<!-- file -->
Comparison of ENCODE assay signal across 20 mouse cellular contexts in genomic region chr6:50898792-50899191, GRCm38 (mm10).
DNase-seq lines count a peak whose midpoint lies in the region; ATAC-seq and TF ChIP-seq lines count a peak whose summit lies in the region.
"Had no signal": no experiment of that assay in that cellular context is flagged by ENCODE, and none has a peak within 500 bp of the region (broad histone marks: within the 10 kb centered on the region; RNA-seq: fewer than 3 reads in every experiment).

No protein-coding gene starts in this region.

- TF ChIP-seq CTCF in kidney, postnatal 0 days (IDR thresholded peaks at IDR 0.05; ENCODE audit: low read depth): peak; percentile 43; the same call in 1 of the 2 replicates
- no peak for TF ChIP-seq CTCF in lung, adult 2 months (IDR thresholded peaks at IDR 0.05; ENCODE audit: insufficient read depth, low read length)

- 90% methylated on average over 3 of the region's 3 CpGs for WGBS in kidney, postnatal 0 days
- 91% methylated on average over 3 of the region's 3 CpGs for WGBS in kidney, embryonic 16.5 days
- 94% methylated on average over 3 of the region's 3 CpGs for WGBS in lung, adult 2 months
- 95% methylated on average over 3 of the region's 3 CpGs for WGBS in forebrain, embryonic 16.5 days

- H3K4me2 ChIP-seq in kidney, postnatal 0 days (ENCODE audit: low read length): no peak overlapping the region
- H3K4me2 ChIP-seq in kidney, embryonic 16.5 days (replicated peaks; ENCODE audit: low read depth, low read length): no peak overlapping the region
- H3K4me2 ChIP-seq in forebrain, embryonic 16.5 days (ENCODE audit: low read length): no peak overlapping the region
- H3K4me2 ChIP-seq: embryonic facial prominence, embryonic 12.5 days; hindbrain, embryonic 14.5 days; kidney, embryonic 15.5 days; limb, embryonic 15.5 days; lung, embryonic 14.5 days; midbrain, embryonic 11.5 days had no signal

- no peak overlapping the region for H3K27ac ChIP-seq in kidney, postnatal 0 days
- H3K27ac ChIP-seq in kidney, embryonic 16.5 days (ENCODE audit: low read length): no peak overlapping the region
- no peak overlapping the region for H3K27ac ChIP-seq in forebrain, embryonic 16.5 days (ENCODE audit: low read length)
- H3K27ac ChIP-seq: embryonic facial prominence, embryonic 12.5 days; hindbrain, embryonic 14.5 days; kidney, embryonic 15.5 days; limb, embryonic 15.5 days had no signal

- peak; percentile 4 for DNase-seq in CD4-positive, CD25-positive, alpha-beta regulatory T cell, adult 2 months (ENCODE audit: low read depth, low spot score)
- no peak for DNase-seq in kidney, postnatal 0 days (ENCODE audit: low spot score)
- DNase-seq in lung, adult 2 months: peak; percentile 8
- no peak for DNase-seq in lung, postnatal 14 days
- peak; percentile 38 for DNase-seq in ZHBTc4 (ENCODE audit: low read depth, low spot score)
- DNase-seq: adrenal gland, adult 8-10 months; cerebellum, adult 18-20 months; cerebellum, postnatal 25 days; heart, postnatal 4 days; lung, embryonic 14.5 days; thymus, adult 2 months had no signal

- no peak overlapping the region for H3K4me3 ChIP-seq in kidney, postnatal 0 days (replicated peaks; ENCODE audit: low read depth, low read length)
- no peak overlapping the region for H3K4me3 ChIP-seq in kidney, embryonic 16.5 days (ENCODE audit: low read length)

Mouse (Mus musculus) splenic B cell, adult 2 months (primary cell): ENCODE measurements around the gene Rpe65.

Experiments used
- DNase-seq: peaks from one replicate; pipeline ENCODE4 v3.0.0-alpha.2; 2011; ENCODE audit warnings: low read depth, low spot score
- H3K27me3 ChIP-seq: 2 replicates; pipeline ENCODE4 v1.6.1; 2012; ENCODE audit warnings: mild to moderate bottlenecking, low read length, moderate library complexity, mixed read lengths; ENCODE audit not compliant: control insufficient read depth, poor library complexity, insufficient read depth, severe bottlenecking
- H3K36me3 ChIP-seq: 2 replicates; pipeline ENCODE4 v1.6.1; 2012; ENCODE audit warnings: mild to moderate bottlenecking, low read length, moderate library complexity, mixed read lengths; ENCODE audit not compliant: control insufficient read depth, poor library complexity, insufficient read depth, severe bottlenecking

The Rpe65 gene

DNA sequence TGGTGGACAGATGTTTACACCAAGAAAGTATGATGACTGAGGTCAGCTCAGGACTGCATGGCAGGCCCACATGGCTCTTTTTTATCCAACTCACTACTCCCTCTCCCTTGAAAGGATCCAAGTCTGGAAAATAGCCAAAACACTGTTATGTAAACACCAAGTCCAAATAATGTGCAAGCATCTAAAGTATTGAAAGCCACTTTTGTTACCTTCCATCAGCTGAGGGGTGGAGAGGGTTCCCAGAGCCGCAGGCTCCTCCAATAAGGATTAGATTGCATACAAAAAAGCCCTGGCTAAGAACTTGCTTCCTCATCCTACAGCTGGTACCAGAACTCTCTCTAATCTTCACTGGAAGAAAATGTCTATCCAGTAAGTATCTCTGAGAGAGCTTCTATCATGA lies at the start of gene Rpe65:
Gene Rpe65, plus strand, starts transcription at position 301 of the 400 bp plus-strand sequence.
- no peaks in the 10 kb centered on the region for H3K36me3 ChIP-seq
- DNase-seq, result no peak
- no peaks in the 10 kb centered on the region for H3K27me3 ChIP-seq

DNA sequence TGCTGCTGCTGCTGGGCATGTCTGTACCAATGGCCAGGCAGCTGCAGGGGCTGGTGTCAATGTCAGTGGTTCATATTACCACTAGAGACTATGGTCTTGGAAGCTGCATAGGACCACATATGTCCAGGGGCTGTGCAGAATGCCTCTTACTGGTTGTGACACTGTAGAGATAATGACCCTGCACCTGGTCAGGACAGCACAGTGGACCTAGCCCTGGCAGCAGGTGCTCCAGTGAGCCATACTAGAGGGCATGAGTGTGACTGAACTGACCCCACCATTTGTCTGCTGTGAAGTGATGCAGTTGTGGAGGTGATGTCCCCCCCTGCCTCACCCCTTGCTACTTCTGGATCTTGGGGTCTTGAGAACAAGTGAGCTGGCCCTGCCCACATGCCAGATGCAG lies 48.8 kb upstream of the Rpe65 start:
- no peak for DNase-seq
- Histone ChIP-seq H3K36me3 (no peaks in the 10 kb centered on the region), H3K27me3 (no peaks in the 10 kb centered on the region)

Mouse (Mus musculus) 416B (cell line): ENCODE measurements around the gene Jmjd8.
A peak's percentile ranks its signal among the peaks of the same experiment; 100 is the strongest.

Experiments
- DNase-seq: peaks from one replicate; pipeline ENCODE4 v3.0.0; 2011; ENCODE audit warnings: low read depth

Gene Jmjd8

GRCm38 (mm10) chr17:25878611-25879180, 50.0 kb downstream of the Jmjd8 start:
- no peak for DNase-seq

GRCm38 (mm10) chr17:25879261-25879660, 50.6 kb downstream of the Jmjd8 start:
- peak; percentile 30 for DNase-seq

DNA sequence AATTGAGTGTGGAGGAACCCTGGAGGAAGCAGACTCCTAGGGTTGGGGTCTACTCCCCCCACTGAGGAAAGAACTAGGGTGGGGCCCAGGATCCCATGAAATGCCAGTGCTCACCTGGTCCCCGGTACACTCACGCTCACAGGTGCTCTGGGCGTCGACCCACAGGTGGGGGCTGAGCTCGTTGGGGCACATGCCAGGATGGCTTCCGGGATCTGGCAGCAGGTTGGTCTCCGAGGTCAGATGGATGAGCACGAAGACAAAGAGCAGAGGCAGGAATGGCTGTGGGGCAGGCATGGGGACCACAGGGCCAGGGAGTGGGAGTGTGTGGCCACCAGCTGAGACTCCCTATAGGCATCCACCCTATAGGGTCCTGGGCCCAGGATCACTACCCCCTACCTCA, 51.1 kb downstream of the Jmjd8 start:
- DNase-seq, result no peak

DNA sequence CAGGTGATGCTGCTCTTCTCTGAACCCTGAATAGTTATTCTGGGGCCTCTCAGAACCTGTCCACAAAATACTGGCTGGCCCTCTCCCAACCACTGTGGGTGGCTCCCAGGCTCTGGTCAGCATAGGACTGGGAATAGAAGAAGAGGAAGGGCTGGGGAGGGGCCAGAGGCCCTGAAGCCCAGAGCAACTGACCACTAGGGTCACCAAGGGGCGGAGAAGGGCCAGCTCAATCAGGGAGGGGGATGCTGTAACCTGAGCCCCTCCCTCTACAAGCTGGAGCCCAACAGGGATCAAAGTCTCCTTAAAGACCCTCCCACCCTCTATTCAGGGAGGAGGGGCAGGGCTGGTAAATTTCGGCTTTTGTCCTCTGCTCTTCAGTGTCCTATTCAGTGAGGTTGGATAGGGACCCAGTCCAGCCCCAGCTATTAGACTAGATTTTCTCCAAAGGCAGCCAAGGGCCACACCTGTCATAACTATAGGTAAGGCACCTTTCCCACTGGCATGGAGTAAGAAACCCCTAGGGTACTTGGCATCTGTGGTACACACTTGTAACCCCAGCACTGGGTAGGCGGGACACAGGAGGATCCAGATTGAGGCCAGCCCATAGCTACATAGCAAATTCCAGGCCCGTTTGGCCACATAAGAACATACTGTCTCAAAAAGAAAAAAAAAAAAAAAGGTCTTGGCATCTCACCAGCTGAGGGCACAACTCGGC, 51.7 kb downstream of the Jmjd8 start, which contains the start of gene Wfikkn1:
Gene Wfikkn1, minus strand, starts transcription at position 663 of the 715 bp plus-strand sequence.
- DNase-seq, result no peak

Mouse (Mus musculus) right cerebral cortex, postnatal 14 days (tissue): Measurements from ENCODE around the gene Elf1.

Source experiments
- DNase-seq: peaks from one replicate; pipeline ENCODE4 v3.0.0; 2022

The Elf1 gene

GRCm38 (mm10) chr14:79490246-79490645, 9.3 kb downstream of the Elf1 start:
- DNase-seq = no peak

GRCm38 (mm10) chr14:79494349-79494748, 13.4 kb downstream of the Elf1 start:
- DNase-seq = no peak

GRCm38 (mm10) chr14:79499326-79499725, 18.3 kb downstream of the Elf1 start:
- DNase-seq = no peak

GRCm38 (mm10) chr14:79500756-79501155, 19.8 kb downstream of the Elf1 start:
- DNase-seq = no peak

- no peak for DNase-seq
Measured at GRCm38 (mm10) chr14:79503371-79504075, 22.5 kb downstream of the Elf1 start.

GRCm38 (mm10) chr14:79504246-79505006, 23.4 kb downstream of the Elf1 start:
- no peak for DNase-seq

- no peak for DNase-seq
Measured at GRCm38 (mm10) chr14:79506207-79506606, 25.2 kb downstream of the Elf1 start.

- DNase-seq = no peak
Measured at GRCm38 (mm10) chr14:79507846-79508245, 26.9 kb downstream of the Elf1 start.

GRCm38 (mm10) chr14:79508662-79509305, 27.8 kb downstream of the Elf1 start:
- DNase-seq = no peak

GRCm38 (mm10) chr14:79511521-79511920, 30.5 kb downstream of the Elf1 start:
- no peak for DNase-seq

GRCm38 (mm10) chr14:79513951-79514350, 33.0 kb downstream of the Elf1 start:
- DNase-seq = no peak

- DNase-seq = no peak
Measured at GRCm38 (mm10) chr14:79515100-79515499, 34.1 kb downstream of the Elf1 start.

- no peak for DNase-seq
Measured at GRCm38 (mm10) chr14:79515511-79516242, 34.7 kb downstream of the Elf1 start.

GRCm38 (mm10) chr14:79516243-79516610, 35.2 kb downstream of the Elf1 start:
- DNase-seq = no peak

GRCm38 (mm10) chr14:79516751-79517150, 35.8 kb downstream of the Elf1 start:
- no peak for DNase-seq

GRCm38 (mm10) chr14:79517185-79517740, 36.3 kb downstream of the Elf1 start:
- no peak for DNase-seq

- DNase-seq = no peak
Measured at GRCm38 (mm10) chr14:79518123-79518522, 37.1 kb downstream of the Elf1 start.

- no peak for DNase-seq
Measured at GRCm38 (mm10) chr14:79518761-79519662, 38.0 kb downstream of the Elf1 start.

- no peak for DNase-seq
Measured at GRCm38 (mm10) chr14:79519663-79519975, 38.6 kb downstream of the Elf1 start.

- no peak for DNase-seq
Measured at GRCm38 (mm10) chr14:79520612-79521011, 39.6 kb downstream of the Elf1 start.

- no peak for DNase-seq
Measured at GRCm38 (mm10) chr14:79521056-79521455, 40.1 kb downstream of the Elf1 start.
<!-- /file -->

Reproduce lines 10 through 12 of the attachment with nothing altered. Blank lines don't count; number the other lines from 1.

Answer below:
- 95% methylated on average over 3 of the region's 3 CpGs for WGBS in forebrain, embryonic 16.5 days

- H3K4me2 ChIP-seq in kidney, postnatal 0 days (ENCODE audit: low read length): no peak overlapping the region
- H3K4me2 ChIP-seq in kidney, embryonic 16.5 days (replicated peaks; ENCODE audit: low read depth, low read length): no peak overlapping the region